Yesterday, I wrote about business and marketing gurus foisting complexity on us. Here’s one idea foisted 1000 times a day:
You have to “find your passion” in life.
(Other words we swap into this phrase – seek, follow, bliss, calling, vocation.)
When people say they have found their passion or vocation, whatever that means, they seem happy. And that makes me happy.
I suspect it means they tend to get into a “flow state” on most days. That is, they get deep into whatever they’re up to on that day.
* * *
Author Elizabeth Gilbert talks about Hobbies, Jobs, Careers, and Vocation. It’s worth watching.
She’s right that you don’t have to love your job – but that we all need one.
Her take on hobbies is spot on. She’s also right that if you hate your career, take that career and shove it.
And her “find your passion” concept of a vocation fascinates me. I think she found her flow state early and often. Maybe that’s why she has written so many compelling books. She bursts with positive energy, helpful ideas, artful output.
But don’t “find your passion”.
Here’s an alternative: find, cultivate, and fiercely defend, your flow state.
Maybe this is semantics and these are two ways of describing the same thing.
But “finding your passion in life” feels a hell of a lot harder and more stressful than finding a flow state.
The latter is a commitment to today, not to thousands of future days. And while that commitment part is not easy, it’s doable. Once you get into the zone, the flywheel of energized focus spins up and ensnares you for the day – and for the next day as well. And on and on.
The concept may sound woo woo. New age types do love it. But it’s not woo woo; it’s an accepted psychological phenomenon. It comes from psychologist and prolific author Mihály Csíkszentmihályi. He describes it in Flow as a mental state in which:
people are so involved in an activity that nothing else seems to matter; the experience itself is so enjoyable that people will do it even at great cost, for the sheer sake of doing it.
No wonder some want unretirement.
It’s a mysteriously pleasing state of immersion in a specific activity. It lets you find contentment in even menial labor, such as washing dishes. My hope is that it offers a reprieve to the billions of humans forced to toil in robotic repetitiveness. Especially to the segment thereof who must be creative geniuses by nature.
It also reduces stress and anxiety by taking time and other pressures away from your mind.
But it’s important for a knowledge workers such as you in a special way. As Csikszentmihalyi explores in Creativity, a flow state can enable creative ideation.
Thus, it makes you more of an expert by letting you incorporate new ideas into your work. Special bonus: finding a flow state can help free you from relying on brainstorming meetings (ugh) to get new ideas. The two approaches complement one another.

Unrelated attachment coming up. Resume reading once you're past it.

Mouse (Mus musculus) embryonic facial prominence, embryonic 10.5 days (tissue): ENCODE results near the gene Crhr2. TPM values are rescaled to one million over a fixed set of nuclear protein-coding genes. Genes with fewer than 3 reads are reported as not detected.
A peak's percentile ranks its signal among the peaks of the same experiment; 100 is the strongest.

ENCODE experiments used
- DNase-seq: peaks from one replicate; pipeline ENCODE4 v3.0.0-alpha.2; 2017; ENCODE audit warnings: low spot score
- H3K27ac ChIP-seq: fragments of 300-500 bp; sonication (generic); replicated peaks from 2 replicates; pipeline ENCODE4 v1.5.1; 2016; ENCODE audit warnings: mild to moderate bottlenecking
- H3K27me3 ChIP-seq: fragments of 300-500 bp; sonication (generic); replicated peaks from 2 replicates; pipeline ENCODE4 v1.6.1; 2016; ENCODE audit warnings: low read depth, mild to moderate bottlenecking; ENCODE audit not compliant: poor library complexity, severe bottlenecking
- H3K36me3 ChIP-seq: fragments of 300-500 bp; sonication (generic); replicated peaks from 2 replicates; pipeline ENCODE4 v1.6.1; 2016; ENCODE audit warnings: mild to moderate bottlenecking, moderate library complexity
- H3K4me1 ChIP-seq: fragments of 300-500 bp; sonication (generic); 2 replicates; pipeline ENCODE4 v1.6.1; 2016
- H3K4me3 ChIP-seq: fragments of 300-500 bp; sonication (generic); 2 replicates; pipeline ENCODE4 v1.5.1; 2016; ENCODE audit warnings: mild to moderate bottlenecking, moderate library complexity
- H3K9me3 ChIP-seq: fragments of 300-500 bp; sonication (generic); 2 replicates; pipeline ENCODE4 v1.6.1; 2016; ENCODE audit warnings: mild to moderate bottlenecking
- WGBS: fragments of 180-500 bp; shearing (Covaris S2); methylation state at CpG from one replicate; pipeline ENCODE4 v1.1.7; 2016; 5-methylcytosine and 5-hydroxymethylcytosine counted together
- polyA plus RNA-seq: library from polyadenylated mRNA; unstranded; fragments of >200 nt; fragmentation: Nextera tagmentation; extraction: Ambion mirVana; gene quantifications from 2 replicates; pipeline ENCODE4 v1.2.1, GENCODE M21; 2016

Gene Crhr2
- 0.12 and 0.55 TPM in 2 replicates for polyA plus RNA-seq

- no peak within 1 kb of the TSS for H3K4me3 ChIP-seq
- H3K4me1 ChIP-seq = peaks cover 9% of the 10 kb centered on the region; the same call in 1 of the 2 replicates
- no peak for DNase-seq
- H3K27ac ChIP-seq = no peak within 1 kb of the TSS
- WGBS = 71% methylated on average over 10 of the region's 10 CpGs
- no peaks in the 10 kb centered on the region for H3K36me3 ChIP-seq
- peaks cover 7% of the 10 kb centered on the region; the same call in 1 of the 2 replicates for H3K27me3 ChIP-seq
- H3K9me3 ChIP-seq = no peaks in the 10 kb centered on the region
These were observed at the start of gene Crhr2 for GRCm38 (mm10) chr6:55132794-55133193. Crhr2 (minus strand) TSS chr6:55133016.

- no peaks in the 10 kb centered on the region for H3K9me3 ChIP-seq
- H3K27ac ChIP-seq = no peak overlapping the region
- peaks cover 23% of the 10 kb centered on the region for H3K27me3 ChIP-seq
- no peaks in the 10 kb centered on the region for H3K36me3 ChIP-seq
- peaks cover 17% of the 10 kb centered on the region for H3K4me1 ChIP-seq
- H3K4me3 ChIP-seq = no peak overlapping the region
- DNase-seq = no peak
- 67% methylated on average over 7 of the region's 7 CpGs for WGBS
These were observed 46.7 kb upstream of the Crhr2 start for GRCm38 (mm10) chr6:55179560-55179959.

But careful not to slip out of the flow and into merely getting stuff done “on cruise control”.
Productive Rhythm vs Creative Flow
Being in a creative flow state isn’t about mindlessness, randomness, or silliness. Nor is it a general prescription for happiness which Csikszentmihalyi views as a personalized undertaking:
happiness is, in fact, a condition that must be prepared for, cultivated, and defended privately by each person
Similarly, a creative flow state must be cultivated and protected. How? By deliberately challenging yourself intellectually. By doing something that’s mentally hard almost every day.
Compare this to the “productive rhythm” state of control, where your skills outweigh the challenges.
As with a creative flow state, Csikszentmihalyi describes both this “productivity rhythm” state as a feeling of control over your mind.
Here you’re content and efficient – but you don’t exploit your creativity. This is where you expertly “copy-paste” your thoughts and your work, maybe for hours. The simple coding task. The drying of the dishes at warp speed. The 37-holiday cards mailed out with efficiency. When you’re done you say, “Wow, I knocked that out in two-and-a-half hours?!”.
If you find yourself saying that about your work too often, there’s a problem. For many people, productivity rhythms don’t sustain. But the bigger problem is that you’re not ideating, you’re not building up expertise, you’re not cultivating convictions.
Not to mention you’re probably not creating valuable assets for your business.
How to level up into a flow state? Challenge yourself. With research, mental exploration, the feedback of others, etc.
James Webb Young offers a glimpse of what the mental exploration part of the flow state can look like:
What you do is to take the different bits of material which you have gathered and you feel them, as it were, with the tentacles of the minds. You take one fact, and turn it this way and that, look at is in different lights, and feel for the meaning of it. You bring two facts together and see how they fit.
To activate your tentacles of the mind, you must attempt something difficult:
- Scripting a webinar
- Writing an article
- Designing a proposal
- Creating your best case study yet
Which are the happy (and maybe lucrative) byproducts of entering deep into your flow-state, not the end goal. The end goal is the state of mind itself.
Awkward question: what’s your passion in life?
Better question: what activities put you into your flow state?